42 Mass. App. Ct. 261

October 8, 1996 - February 27, 1997

Middlesex County


A police officer who asked a suspect to show the soles of his sneakers during a noncustodial interview and who observed the tread thereon did not conduct a search under the Fourth Amendment to the United States Constitution, where the suspect had no reasonable expectation of privacy in the soles of his shoes. [264-266]

INDICTMENTS found and returned in the Superior Court Department on May 21, 1992.

A pretrial motion to suppress evidence was heard by Catherine A. White, J., and the cases were tried before Elizabeth J. Dolan, J.

Carlo A. Obligato, Committee for Public Counsel Services, for the defendant.

Carlene A. Pennell, Assistant District Attorney, for the Commonwealth.

WARNER, C.J. A jury convicted the defendant of armed assault with intent to murder, two counts of assault and battery by means of a dangerous weapon (door frame and shod foot), and assault and battery. [Note 1] The only issue on appeal is whether the trial judge erroneously permitted a police detective to testify regarding his observations of tread patterns appearing on the soles of the defendant's sneakers. The defendant contends that the observations were the result of an illegal search, and that the admission of the testimony violated his

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rights under the Fourth Amendment to the United States Constitution. [Note 2] We affirm the convictions.

The issue at trial was the identity of the assailant. The victim, Joseph Mulhearn, had been severely beaten during the early morning hours of April 17, 1992, and left in a vegetative state. On his right shoulder was an impression resembling the herring bone pattern of a sneaker sole.

Circumstantial evidence connected the defendant to the assault. There was testimony that the defendant, along with Eric Newlon [Note 3] and others, had given Mulhearn money to buy cocaine the evening before the attack; that Mulhearn failed to deliver the drugs, and that the defendant and Newlon, believing that Mulhearn had cheated them, indicated that they were going to find him, get their money back, and "get" the victim. During the attack, which occurred in the apartment building where the victim lived, neighbors heard two voices threatening Mulhearn about money owed them. Two witnesses who caught glimpses of the melee described one attacker as having long dark or dirty blonde hair and wearing a black or brown leather or leather-like jacket. A witness who had been with the defendant earlier in the evening described him as having shoulder length hair and wearing dark clothing and a baseball cap. A baseball cap was found on the floor of the victim's blood spattered bathroom. Additional physical evidence connected the defendant to the attack, [Note 4] but no eyewitness could positively identify him as the assailant.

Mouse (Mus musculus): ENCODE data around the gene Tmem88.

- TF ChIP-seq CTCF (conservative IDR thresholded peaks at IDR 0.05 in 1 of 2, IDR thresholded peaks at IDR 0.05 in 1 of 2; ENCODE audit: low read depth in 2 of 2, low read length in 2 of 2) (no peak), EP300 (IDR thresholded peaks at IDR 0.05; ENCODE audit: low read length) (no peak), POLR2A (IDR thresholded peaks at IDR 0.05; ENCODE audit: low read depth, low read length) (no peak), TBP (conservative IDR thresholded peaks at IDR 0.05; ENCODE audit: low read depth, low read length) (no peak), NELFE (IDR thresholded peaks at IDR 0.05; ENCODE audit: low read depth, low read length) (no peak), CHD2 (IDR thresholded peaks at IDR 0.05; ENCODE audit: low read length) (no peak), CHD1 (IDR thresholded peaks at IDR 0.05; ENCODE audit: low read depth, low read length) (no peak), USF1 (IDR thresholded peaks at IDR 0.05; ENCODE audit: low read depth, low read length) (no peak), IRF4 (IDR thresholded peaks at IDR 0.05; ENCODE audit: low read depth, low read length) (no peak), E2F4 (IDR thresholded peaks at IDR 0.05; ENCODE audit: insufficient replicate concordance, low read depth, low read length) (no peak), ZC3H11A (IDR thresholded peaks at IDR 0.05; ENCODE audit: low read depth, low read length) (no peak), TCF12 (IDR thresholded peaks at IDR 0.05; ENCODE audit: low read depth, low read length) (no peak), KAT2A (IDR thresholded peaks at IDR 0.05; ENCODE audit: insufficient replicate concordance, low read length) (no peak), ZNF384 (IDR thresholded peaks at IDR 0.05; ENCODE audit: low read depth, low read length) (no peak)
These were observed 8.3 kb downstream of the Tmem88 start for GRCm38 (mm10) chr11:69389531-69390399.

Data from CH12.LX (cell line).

Framingham police Detective Lawrence Hendry testified at trial that he had conducted a noncustodial interview with the defendant at the Framingham police station on April 21,

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1992. He noted cuts and bruises on the defendant's face and hands and asked the defendant to lift up his foot so that he could see the bottom of the defendant's sneakers. The defendant complied. Hendry observed that the treads had a herring bone pattern, similar to the pattern of the bruise on the victim's body.

Prior to trial, the defendant moved to suppress evidence that had been seized on April 21, the day of the interview at the police station. The motion judge made the following findings. The defendant voluntarily accompanied Detective Hendry to the police station where he was told that an incident at Mulhearn's was being investigated. Hendry described what had occurred and questioned the defendant about his activities and whereabouts the night of April 16. The defendant was asked about cuts and bruises on his face and hands. He was not read his Miranda rights during the interview. Hendry noticed no signs of intoxication, but the defendant testified at the motion hearing [Note 5] that he had been drinking beer and vodka during the day of the interview and was "pretty drunk" at the time of the interview. The judge found that he had injected a bag of heroin earlier that day.